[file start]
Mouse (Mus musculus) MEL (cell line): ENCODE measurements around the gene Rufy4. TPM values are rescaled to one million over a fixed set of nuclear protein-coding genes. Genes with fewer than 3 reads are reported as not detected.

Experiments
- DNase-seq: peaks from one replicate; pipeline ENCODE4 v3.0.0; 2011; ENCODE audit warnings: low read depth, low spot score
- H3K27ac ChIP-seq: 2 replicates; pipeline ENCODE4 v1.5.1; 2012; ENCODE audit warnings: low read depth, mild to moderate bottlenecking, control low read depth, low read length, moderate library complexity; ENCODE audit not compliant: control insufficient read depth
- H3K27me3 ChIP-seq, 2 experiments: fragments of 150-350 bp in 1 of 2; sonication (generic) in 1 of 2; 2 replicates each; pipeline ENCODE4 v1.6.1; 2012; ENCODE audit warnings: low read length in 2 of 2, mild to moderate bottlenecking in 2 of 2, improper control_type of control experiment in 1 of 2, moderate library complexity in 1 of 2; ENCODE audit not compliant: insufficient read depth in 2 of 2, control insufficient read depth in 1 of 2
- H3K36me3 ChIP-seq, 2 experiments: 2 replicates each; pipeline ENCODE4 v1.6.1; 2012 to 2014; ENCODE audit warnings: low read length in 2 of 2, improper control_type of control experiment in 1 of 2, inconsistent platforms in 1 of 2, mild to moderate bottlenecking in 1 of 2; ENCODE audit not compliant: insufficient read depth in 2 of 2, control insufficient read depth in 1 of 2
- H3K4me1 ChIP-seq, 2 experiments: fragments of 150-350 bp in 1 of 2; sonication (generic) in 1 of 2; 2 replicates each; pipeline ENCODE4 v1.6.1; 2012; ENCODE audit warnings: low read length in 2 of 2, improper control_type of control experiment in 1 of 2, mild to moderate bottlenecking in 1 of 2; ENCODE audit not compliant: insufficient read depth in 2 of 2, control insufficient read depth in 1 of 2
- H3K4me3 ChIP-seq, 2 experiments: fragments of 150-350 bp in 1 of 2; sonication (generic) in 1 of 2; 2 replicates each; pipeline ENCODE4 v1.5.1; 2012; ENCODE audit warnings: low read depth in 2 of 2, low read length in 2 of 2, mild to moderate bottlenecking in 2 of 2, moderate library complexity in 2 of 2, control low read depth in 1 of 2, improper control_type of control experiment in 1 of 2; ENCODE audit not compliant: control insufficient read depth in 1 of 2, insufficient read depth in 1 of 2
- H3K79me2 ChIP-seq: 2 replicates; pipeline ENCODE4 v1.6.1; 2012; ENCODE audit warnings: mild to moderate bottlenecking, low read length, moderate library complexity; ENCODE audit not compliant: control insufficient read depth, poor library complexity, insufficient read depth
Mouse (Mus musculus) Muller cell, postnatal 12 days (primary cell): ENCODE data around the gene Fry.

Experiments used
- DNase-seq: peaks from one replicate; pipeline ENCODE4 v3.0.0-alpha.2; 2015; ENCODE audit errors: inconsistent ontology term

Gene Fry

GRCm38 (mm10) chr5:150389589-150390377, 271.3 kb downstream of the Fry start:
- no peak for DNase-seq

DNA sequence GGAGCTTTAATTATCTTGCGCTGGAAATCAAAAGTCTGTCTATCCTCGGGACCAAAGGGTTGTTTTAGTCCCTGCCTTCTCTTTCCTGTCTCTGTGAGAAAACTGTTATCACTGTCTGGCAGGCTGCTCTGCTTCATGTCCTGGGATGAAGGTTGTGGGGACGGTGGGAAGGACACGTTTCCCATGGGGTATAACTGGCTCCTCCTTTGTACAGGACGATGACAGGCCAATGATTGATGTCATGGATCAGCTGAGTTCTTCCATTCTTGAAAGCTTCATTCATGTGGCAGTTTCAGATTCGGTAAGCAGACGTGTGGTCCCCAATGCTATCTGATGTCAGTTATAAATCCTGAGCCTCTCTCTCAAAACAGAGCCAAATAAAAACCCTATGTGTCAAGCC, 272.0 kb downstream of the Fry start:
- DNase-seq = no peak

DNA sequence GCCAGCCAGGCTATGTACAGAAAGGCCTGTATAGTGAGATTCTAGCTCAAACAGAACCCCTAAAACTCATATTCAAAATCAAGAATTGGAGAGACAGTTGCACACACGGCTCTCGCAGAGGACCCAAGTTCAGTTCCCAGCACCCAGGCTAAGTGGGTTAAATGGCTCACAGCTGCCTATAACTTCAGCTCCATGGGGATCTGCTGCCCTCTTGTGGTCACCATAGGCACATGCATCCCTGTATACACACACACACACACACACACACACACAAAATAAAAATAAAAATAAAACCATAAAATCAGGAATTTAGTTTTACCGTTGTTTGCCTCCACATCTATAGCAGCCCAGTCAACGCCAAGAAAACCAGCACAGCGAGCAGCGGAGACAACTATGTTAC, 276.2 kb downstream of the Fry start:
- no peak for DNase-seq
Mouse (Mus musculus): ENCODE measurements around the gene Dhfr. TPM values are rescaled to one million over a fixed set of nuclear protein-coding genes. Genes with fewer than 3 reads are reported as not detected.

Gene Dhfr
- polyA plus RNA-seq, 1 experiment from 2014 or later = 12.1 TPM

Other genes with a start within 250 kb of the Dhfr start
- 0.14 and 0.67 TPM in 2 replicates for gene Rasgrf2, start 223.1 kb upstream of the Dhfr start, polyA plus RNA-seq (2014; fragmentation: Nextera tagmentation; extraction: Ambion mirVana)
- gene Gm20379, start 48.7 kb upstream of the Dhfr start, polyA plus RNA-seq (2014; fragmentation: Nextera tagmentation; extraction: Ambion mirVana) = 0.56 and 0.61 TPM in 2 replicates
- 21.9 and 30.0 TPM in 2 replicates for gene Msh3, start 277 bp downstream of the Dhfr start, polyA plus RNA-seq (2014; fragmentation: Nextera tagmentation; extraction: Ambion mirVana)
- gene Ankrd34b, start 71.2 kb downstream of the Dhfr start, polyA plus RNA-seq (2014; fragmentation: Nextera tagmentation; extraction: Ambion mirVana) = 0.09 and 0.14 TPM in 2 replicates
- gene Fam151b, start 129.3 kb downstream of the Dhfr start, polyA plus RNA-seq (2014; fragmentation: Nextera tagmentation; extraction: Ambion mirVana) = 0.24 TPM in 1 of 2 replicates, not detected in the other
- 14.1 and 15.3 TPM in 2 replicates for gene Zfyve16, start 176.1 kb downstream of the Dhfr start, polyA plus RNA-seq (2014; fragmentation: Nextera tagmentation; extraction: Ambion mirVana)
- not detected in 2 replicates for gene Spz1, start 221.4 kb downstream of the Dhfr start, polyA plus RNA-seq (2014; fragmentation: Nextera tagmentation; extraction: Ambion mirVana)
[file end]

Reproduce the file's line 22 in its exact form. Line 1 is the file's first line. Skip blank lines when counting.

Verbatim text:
- polyA plus RNA-seq, 1 experiment from 2014 or later = 12.1 TPM